Writing review articles for scientific Journals

how to start writing review article and writing review article scientific
AnnyPearson Profile Pic
AnnyPearson,Qatar,Researcher
Published Date:03-07-2017
Your Website URL(Optional)
Comment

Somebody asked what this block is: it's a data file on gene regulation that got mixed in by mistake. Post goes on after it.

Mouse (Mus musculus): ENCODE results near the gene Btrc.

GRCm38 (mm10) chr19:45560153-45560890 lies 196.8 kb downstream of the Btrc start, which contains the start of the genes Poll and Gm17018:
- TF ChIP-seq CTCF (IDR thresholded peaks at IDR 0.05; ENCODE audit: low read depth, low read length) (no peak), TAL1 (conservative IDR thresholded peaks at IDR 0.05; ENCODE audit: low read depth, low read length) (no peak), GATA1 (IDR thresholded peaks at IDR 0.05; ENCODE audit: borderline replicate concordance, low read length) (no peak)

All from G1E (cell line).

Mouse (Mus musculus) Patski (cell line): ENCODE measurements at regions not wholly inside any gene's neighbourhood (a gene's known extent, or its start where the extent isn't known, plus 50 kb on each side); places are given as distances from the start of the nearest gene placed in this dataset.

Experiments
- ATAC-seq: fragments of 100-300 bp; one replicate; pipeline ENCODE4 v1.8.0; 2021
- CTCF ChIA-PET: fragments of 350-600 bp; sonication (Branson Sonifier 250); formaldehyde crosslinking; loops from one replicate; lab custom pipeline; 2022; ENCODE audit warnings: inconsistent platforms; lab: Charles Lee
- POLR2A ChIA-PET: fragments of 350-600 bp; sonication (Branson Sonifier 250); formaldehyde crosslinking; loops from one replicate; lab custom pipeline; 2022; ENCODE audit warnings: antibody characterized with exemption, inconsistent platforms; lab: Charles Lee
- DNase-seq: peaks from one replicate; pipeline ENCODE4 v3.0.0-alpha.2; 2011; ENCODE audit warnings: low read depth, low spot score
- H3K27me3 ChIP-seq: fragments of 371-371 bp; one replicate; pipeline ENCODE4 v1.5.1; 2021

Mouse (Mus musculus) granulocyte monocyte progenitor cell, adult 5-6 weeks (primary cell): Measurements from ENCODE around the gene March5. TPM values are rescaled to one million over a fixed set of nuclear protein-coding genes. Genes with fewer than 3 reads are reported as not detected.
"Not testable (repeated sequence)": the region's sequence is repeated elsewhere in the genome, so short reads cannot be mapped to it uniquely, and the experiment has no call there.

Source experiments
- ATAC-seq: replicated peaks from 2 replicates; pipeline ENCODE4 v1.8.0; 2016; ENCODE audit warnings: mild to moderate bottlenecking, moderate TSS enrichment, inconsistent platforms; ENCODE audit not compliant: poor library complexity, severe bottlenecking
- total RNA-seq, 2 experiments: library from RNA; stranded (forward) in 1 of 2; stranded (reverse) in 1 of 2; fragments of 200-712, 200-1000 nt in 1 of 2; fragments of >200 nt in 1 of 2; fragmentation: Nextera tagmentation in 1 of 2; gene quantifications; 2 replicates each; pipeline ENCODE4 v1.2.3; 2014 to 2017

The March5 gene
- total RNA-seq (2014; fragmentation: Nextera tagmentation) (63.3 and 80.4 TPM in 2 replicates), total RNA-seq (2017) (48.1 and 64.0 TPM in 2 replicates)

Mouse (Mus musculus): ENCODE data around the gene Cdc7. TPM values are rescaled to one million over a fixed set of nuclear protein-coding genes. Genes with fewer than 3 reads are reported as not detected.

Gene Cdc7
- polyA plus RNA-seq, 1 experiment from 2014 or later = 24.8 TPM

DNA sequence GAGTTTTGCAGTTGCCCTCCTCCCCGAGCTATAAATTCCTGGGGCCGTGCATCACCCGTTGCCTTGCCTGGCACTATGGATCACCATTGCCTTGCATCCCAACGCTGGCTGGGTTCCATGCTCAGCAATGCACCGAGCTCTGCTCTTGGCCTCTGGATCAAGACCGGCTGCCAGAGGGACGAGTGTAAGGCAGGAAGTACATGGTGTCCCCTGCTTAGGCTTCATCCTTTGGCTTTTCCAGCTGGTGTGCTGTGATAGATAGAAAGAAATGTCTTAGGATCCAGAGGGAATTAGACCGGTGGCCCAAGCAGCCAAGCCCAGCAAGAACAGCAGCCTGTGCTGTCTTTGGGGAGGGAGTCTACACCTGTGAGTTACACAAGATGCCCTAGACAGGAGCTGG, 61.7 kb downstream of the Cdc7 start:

Writing a scientific review article In this activity, students write an article, paying particular attention to the structure, content, language and format used. This activity should be carried out in conjunction with ‘Writing an abstract’ and ‘Compiling a bibliography’, with ‘Evaluating scientific writing’ presenting an opportunity to evaluate the work. You could allocate a group of students to be an Outcomes editorial board to feed back to the rest of the Students will be able to: class; you could be the board yourself, or you • use their knowledge of the structure of could split the class into two, so each student scientific review articles to write a both writes and reviews as part of a board. review on a topic • identify relevant sources of information Hold short, reflective discussions with the class to complete the task. at certain points, such as: Time required 1 After the completion of research 30 minutes class time plus several homeworks (additional class time may be required for Where did students look? What did they find? Did reflective discussions as various points as they have any problems? Do they need to do discussed in the outline of the activity). more research? Have they kept a record of their sources? Outline of the activity 2 After completing their plan Explain that a review is a scientific paper that draws together the findings of a range of Have students covered all the points? Do they have adequate information about each area to researchers who have published their work in various different publications. write their report? Do they need any guidance before attempting the first draft? Depending on the ability of the group, you could set this task as a self study approach to the 3 After writing their first draft topic, or you may decide to do some initial What is good about students’ work? What do they teaching beforehand. In either case, the task need to do to improve? (This could be done using helps students to apply their knowledge and peer assessment, using an ‘editorial board’ but understanding of stem cells and their uses. you may prefer to do this later, as part of ‘Evaluating scientific writing’.) The in-class element of the task gives a chance to brief the students on what they need to do. Tips and strategies Student briefing sheet 1 gives information See next page regarding the formatting, structure and content of the article. Briefing sheet 1 details a suggested structure that students could use for their article. Briefing sheet 2 contains a brief for the article. Briefing sheet 3 provides explicit instructions on how to improve work through redrafting, and briefing sheet 4 is a sample feedback letter from the editorial board. These are provided as Word documents so you can tailor them to your needs. Hold short, reflective discussions with the class at certain points, such as: © 2008 Gatsby Technical Education Projects. This page may be copied solely for use in the purchaser’s school or college. 1 of 2 Writing a scientific review article Tips and strategies In an ideal world, different students would write reports on different aspects of the topic. But teachers will probably prefer to keep all students focussed on one area. However, you could invite students to write a report on one aspect of a topic, and compile the articles to form a class journal. Point out to students that scientific articles can take the form of research papers or reviews. Research papers give details of research to address a specific question, describing the methods used, the results of the research and the conclusions drawn. Review papers draw on a range of sources, normally research papers, to present an overview of a field or a topic. The article students are writing is akin to a review. A-level students are not in a position to write a genuine review article, but they should aim to be as formal as possible in their approach. Students will have written a whole range of reports during their education up to this point, and they should reasonably be expected to produce work of high quality. But some students will be strong scientists who may lack flair when it comes to writing. This is an opportunity to help them develop those missing skills. If using the briefing sheet, you may wish to remove some of the guidance to increase the demand of the activity to stretch more able students. © 2008 Gatsby Technical Education Projects. This page may be copied solely for use in the purchaser’s school or college. 2 of 2 Writing a scientific review article: briefing sheet 1 The task The _____________________ magazine is devoting next month’s issue to the subject of Stem cells and their uses. We are inviting students to send fascinating scientific articles. Below are the requirements and timetable for articles: Length of article: 1–2 pages, 1.5 spaces between lines. Fonts: Main title – Arial 14 point, centred Sub-title – Arial 12 point, centred Names of the author, institute and class – Arial 12 point, centred Article text – Arial 12 point, justified Right / left margins: 2.5 cm Bibliography: Attach bibliographic details of sources of information used. Submission date: Within one week of the date of publication of this invitation. In order to judge the articles, the paper has drawn up a list of criteria: a Structure • the article includes introduction, body and conclusion • the article title is formatted as above • there is a clear and logical progression of writing to deliver an argument. • presentation is enhanced by appropriate use of illustrations. b Content • the article presents content that is relevant to the subject • the scientific content is correct and accurate, and relevant How Science Works issues are discussed. © 2008 Gatsby Technical Education Projects. This page may be copied solely for use in the purchaser’s school or college. 1 of 2 Writing a scientific review article: briefing sheet 1 • the introduction provokes interest and encourages the reader to read on • use has been made of relevant and appropriate articles and the information from them. c Language • the sentences are concise and clear • the sentences are written in flowing language • the sentences are written correctly in terms of language and punctuation. 5.7 © 2008 Gatsby Technical Education Projects. This page may be copied solely for use in the purchaser’s school or college. 2 of 2 Writing a scientific review article: briefing sheet 2 Your brief You are to write an article for a magazine aimed at students of your age. What do you propose would be an interesting article, that is relevant to the study of stem cells and their uses? How many sections would you need? What pictures do you have in mind? How many words? An Editorial Board should be formed by the class and you need to submit a brief written proposal for your article to the Editorial Board. In your proposal, say how you imagine the article will look and what will be the main content. The Editorial Board will provide initial comment on all proposals. You then complete a first draft of your article as homework. 1 Use several sources of relevant information and write the first draft of your article, including images, within the time agreed. 2 In the second lesson, the Editorial Board reviews the first draft of every submitted article, using the comment sheet provided. 3 It might be useful to discuss the features of a good article, as a class. 4 Redraft your article for inclusion in a class mini-magazine. © 2008 Gatsby Technical Education Projects. This page may be copied solely for use in the purchaser’s school or college. 1 of 1 Writing a scientific review article: briefing sheet 3 How to improve your drafted work 1) Decide whether you prefer editing in hard copy or on screen. Hard copy may allow more of an evaluation of the large-scale changes needed, such as moving large chunks of text around. But, having done this, you may find it easier to make the changes you think are needed electronically. 2) Look back at the brief you were given. Have you addressed the question(s)? Have you given an overview as well as detail? Have you got the balance right - with the right amount of emphasis on what you think is really important? 3) Collect, consider and act upon comments from teachers or other students about your work. Incorporating reviewers’ comments is part of a professional writer’s work; comments should be very gratefully received 4) Check that there is no plagiarism. 5) What sort of piece are you writing? Who is your audience? Make sure that your approach is right for this. 6) Review the structure of the entire text. Move sentences or whole paragraphs so ideas link together through the document. 7) If your piece includes diagrams or other images, check that you have referenced them correctly if they are not your own work. In any case, ensure that they add to what you have to say, and that you refer to them accurately in the text. 8) Upgrade your work by considering individual statements and arguments. Can they be strengthened? Could you provide more evidence to back them? Is any data provided summarised effectively? Are there any alternative interpretations of the data? Have you provided references to sources you are using or quoting? (see plagiarism above). 9) Make sure headings reflect the structure of your piece and way ideas are presented. Make sure they are at the correct level. © 2008 Gatsby Technical Education Projects. This page may be copied solely for use in the purchaser’s school or college. 1 of 2 Writing a scientific review article: briefing sheet 3 10) Check that scientific terminology is used correctly 11) Improve the quality of the text. Read aloud to help highlight phrases which are unclear due to problems with the way ideas are expressed or with punctuation. Often short sentences are more effective than long ones. This stage should produce text which is clear, concise and correct. Check for grammatical errors and clumsy repetition of words or phrases, and for mistakes in punctuation and spelling. 12) Have you been given any instructions about the formatting of your work, such as typefaces or type sizes? If so, make sure you follow this. © 2008 Gatsby Technical Education Projects. This page may be copied solely for use in the purchaser’s school or college. 2 of 2 Writing a scientific review article: briefing sheet 4 A letter from the Editorial Board Article title: ______________________________________________________ Written by: __________________________________ Date: ________________ We have read your article, and this is our feedback: The article is accepted for the newspaper as is. Slight changes are required before the article is accepted by the magazine (the changes are marked in the body of the article) The content of the article is good, but it is not presented clearly and the reading does not flow. Please rewrite the article in accordance with the attached comments and resubmit it for review. The article is too thin on content – please supplement the article and resubmit it for review. Comments: Name(s) of reviewer(s): ________________ Date: ____________ 5.7 © 2008 Gatsby Technical Education Projects. This page may be copied solely for use in the purchaser’s school or college. 1 of 1